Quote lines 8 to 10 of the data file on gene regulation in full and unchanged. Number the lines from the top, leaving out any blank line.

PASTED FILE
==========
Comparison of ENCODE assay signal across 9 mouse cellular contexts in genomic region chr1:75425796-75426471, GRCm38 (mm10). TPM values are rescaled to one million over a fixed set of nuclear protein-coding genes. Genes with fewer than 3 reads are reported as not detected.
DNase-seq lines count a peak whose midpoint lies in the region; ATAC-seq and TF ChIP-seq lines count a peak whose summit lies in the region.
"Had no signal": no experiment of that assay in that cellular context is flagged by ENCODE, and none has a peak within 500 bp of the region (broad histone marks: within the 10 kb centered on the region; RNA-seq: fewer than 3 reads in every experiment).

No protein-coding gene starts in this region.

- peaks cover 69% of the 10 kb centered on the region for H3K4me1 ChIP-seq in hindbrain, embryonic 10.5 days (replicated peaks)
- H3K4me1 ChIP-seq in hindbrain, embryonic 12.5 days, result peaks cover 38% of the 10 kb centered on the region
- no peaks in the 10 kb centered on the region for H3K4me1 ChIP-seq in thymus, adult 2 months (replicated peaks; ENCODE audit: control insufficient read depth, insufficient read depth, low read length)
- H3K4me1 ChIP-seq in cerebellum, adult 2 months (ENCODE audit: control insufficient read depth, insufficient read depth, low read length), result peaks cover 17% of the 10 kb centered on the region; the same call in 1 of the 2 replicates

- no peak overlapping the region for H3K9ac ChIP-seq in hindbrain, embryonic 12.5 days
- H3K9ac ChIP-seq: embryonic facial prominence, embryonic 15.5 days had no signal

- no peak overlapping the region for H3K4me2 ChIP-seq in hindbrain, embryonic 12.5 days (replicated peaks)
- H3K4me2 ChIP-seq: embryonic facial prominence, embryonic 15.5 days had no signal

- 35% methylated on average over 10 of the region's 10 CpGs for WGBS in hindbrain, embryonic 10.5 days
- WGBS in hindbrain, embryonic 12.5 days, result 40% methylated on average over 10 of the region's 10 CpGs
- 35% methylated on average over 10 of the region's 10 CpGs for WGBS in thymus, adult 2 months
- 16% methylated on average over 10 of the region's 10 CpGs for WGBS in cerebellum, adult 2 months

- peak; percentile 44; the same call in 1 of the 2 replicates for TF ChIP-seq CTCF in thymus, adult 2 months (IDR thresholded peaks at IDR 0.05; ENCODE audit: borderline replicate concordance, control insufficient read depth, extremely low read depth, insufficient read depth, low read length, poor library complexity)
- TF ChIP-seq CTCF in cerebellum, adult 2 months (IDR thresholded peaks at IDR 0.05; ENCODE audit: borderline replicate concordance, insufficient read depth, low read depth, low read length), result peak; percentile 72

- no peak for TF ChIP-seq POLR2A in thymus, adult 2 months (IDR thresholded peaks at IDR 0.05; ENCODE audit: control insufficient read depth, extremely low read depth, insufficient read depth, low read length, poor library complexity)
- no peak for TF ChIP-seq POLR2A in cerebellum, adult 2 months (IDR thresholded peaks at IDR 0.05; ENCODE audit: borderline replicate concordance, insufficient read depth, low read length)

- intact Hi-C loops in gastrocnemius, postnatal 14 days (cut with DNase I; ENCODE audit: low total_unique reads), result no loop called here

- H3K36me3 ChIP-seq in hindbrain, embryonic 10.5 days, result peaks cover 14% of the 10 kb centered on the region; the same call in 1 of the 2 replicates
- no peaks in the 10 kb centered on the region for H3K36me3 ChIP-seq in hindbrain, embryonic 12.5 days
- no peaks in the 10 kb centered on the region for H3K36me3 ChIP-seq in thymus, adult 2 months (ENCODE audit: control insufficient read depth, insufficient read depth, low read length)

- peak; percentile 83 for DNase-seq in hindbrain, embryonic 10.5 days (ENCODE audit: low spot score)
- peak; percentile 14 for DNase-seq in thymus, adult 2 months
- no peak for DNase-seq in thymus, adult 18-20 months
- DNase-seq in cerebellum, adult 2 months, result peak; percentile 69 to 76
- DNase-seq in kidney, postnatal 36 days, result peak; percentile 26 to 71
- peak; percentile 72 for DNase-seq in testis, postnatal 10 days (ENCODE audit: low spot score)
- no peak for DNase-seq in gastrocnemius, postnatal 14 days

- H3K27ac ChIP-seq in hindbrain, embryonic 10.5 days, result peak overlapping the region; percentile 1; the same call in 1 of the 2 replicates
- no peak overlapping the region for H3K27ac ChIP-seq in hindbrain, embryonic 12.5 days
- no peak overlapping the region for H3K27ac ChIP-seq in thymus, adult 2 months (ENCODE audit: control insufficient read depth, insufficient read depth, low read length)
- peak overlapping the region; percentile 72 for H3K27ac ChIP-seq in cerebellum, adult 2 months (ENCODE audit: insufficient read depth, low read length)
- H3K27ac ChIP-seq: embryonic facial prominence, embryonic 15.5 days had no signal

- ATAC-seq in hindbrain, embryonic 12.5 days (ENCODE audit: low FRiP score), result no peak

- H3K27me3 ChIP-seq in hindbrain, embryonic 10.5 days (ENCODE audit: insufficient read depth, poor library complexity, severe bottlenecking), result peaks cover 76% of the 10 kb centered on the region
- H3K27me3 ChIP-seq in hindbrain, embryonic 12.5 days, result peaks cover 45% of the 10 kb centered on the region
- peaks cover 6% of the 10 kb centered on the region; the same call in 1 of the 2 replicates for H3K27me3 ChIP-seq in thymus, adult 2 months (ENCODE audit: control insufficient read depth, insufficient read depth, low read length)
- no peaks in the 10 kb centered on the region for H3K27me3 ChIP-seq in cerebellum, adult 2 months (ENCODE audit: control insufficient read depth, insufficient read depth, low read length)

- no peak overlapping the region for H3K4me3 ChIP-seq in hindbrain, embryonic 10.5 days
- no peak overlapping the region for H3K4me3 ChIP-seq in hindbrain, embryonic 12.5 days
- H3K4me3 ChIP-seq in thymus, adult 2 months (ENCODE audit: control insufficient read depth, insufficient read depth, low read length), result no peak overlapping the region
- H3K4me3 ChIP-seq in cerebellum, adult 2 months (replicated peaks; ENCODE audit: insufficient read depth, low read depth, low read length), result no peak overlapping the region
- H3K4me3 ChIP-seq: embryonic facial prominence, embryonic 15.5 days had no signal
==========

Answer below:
- H3K4me1 ChIP-seq in cerebellum, adult 2 months (ENCODE audit: control insufficient read depth, insufficient read depth, low read length), result peaks cover 17% of the 10 kb centered on the region; the same call in 1 of the 2 replicates

- no peak overlapping the region for H3K9ac ChIP-seq in hindbrain, embryonic 12.5 days
- H3K9ac ChIP-seq: embryonic facial prominence, embryonic 15.5 days had no signal